Inquiry: Earlier this month we received an email from Matthew Todd of Financial Engines, Inc. that said, “Back in 2011, Phil Cox (SystemExperts) wrote some guidance on using Windows BitLocker to meet PCI-DSS requirements. PCI-DSS has been updated since then, and I’m curious if SE has updated guidance.”
Response: Section 3.4.1 of PCI-DSS version 3.1, dated April 2015, states, “If disk encryption is used (rather than file- or column-level database encryption), logical access must be managed separately and independently of native operating system authentication and access control mechanisms (for example, by not using local user account databases or general network login credentials). Decryption keys must not be associated with user accounts.”
BitLocker has a number of configuration options, so the answer is not entirely simple or obvious.
One of the most common BitLocker modes is often referred to as transparent decryption. The transparent mode requires minimal user interaction. It uses the capabilities of the trusted platform module 1.2 or higher to store encryption keys, thus enabling a transparent system boot, and that the system boots normally to the user. The keys needed to access the data are pulled from the TPM.
In SystemExperts opinion, BitLocker transparent mode should not be used when attempting to be compliant with section 3.4.1 of PCI-DSS.
BitLocker can also be configured to require authentication. By enabling authentication a pin can be set for the machine, and a USB storage device (a memory stick, not a smart card) can be used as a token. When enabling BitLocker authentication there is no link between the user’s Windows credentials and the BitLocker credentials.
Unfortunately, the PIN will apply to the machine, not the user, so if more than one person uses a machine, the PIN would have to be shared with everyone that uses the machine. Sharing the PIN with multiple users would conflict with other PCI-DSS controls.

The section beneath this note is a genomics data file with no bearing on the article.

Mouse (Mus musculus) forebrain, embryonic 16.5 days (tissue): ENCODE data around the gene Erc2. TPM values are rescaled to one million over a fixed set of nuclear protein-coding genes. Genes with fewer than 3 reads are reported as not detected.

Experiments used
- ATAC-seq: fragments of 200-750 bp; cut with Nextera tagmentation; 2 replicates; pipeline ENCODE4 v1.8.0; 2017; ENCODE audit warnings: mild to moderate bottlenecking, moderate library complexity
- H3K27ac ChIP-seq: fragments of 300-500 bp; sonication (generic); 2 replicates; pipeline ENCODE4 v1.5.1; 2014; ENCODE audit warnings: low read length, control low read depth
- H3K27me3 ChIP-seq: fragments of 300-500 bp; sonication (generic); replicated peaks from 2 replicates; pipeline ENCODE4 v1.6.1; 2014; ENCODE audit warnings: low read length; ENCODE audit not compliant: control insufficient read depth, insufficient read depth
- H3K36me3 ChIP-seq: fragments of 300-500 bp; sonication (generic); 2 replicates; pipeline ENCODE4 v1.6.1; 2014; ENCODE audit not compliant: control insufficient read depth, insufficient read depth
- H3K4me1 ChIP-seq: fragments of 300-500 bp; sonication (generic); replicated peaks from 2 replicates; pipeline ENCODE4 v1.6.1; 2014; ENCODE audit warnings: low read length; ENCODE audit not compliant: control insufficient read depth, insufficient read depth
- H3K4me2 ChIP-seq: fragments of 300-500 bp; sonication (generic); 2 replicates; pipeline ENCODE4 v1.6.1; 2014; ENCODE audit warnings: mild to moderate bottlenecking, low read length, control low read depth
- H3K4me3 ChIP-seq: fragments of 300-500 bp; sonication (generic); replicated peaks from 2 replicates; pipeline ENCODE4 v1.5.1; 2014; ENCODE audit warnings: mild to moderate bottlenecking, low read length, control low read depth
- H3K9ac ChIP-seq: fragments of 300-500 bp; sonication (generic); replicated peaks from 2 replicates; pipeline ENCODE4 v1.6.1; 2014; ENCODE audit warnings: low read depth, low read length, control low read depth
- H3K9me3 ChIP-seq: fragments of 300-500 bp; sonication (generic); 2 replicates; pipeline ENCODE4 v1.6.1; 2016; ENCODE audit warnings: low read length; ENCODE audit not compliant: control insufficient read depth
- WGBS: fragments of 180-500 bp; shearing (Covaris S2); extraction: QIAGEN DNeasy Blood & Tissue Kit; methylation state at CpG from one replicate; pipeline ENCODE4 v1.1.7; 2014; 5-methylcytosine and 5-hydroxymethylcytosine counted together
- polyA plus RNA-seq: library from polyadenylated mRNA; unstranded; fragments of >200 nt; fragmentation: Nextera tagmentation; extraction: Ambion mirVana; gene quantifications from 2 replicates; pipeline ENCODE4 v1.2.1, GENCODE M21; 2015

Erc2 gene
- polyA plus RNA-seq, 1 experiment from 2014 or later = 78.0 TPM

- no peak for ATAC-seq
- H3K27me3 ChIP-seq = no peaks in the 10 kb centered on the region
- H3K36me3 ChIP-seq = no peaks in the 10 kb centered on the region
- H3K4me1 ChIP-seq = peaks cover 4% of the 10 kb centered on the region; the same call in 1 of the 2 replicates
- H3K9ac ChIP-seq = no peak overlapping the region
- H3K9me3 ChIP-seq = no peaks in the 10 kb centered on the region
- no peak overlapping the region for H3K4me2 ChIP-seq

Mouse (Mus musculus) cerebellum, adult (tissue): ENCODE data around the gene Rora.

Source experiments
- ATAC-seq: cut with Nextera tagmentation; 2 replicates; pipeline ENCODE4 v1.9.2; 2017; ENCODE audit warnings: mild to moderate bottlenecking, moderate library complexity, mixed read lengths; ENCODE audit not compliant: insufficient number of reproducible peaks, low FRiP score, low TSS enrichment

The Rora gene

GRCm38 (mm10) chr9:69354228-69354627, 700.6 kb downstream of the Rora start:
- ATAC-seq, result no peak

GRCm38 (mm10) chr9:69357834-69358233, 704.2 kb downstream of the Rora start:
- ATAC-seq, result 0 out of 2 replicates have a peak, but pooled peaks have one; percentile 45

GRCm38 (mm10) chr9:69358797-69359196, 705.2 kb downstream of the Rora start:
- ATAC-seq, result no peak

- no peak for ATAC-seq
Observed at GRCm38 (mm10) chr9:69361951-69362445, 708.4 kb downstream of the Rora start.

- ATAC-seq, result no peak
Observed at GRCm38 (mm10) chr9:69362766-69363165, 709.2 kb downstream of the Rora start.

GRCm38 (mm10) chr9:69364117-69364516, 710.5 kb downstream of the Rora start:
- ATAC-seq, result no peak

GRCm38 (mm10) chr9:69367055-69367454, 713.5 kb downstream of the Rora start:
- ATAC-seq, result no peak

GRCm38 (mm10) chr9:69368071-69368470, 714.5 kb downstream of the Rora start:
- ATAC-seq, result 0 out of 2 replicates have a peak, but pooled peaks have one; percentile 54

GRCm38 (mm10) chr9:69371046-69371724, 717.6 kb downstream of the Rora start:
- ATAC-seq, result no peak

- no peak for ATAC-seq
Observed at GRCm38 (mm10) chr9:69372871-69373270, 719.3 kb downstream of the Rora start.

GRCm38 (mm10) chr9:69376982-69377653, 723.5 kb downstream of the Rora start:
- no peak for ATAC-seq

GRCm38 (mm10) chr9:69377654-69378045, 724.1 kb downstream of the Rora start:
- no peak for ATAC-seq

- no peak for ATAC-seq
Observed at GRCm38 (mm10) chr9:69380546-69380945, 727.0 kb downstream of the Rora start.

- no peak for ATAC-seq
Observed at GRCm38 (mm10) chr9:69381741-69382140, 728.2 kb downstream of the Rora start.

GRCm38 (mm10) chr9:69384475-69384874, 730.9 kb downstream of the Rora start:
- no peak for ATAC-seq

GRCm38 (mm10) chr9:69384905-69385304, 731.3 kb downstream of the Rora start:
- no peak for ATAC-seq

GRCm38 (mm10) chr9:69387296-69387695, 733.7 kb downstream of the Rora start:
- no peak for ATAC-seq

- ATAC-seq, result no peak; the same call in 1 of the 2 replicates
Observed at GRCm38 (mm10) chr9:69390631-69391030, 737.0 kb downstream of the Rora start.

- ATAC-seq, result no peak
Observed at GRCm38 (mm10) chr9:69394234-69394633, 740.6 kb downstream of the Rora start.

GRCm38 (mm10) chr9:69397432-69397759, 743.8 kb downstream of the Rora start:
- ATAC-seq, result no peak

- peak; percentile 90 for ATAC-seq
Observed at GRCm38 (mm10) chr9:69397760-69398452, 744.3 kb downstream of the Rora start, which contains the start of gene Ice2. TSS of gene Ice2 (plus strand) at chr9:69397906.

In our opinion, BitLocker in authenticated mode, on machines that are shared amongst multiple users, should not be used when attempting to be compliant with PCI-DSS version 3.0.
When using a PIN, the PIN has no expiration lifetime and there is no option to force a change of the PIN. This can be interpreted as being non-compliant with the requirements to change passwords or passphrases at least every 90 days. In Windows 8, it is possible to allow non-administrators to change the PIN, in prior versions Administrator or special privileges are needed.
We also believe, if BitLocker is used in authentication mode, and the PIN is not shared amongst multiple users, and the PIN is changed at least every 90 days, then its use may be deemed compliant with PCI-DSS 3.4.1.
Other PCI assessors might disagree with that opinion because BitLocker is included as part of the operating system distribution. However, since the PIN is not part of the local user account databases, nor does it rely on AD credentials, its use may be deemed acceptable with the caveats mentioned.
The startup PIN must have a minimum length of 4 digits, and it can have a maximum length of 20 digits. When using BitLocker in authenticated mode, a PIN greater than 7 characters, plus using TPM is recommended.
Based in the Philadelphia area, Jeff VanSickel is a seasoned Information Security Professional with over 20 years’ experience in the areas of Information Security, Information Technology, Audit Compliance, Risk and Project Management. Jeff, being a Payment Card Industry (PCI) Qualified Security Assessor (QSA), a certified CISSP and CISM, he is highly knowledgeable about US Federal and State Law (including SOX, HIPAA, GLBA and Breach Law), US Regulations, ISO-27001/2, NIST, and PCI-DSS.